The Culture novels have been hugely influential, with Banks regularly acclaimed as the greatest British SF author of his age. The Culture Orbitals - massive, ring-shaped artificial planets (theselves a more plausible iteration of Larry Niven's Ringworld concept) - are one of the main influences and inspirations for the Halo series of video games. Elon Musk has also cited Banks as a literary hero, even naming two of his drone ships after Minds from the books. Bezos himself is also a major fan.

Dennis Kelly, the acclaimed showrunner of Utopia, is developing the new series, which apparently is guaranteed a direct series order if the scripts impress.

Amazon is on a bit of a roll recently, having also greenlit new TV series based on J.R.R. Tolkien's The Lord of the Rings and Robert E. Howard's Conan the Barbarian character.

Monday, 19 February 2018

Pre-production begins on the HIS DARK MATERIALS TV series

Bad Wolf Productions today confirmed that shooting is complete on their first project, a TV version of Deborah Harkess's novel A Discovery of Witches for Sky TV, which is interesting in itself. However, more exciting for many will be the news that Bad Wolf are rolling straight into working on their TV version of His Dark Materials, the Philip Pullman novel series.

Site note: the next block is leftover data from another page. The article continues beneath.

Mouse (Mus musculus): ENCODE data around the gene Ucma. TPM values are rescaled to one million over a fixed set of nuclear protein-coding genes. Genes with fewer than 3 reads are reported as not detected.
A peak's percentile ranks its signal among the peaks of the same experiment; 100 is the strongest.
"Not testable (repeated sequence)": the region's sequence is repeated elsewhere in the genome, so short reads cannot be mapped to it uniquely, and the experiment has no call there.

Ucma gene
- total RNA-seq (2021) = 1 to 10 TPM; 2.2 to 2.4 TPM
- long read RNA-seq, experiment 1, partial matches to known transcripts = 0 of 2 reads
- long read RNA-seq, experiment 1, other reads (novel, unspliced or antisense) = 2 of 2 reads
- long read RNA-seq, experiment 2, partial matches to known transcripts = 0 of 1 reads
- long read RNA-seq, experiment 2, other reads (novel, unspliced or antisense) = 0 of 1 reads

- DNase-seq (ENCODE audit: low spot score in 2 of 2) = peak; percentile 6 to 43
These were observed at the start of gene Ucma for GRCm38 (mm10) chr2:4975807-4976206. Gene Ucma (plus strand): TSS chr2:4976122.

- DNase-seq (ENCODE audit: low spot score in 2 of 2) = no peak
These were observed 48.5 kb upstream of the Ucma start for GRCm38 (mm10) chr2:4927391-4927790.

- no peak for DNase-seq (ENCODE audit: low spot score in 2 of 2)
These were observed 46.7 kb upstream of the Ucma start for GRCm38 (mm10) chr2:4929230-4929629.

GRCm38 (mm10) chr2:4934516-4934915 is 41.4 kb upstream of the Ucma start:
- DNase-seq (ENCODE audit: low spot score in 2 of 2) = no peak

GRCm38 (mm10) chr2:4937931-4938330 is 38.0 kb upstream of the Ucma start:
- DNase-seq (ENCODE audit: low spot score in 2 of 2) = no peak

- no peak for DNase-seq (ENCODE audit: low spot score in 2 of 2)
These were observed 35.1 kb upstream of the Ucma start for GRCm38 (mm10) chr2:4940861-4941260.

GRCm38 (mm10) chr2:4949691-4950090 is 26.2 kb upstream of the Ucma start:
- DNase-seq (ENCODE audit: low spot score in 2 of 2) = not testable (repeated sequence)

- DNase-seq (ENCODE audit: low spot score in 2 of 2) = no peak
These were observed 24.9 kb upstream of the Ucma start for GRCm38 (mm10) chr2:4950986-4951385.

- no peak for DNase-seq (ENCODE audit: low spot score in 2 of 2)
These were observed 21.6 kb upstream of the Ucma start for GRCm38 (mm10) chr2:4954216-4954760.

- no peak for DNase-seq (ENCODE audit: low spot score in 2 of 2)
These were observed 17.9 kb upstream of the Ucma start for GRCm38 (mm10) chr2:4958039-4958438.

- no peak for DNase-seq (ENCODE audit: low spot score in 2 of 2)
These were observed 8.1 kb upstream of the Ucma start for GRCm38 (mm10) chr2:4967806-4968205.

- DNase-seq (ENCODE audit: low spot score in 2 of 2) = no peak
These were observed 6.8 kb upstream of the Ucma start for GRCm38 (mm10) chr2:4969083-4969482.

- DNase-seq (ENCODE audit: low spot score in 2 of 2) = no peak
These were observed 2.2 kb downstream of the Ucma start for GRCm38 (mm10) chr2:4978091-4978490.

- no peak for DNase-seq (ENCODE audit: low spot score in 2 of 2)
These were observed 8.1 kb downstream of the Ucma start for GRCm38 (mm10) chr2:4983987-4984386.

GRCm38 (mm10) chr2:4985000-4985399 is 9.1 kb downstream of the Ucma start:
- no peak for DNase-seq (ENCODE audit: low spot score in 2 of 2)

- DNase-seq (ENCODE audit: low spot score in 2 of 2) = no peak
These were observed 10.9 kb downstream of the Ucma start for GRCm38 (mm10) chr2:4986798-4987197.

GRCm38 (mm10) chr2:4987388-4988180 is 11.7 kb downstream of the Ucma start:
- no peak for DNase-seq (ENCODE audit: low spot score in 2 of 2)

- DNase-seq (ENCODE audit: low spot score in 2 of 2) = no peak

His Dark Materials consists of the novels Northern Lights (retitled The Golden Compass in the United States for no immediately discernible reason), The Subtle Knife and The Amber Spyglass. One of the biggest-selling YA fantasy series of all time, it's also controversial (mostly in the US) for its depiction of religion and criticism of dogma and fundamentalism. A previous attempt to adapt the series with a movie version of The Golden Compass in 2007 was a box office disappointment.

Writer Jack Thorne is working on the new version, which will adapt the three books as five eight-episode seasons. The BBC is funding and co-developing the project with Bad Wolf, New Line and Warner Brothers. Bad Wolf also has an American co-development deal with HBO (they are collaborating on Industry, a drama about the global financial crisis) which may see the show end up on HBO in the US, although this has not been confirmed.

Bad Wolf are also developing a TV series based on Bernard Cornwell's fantastic Warlord Chronicles novel trilogy, although it sounds like this may be on the backburner for now.

His Dark Materials will probably air in late 2019 or early 2020, assuming that they start shooting this year.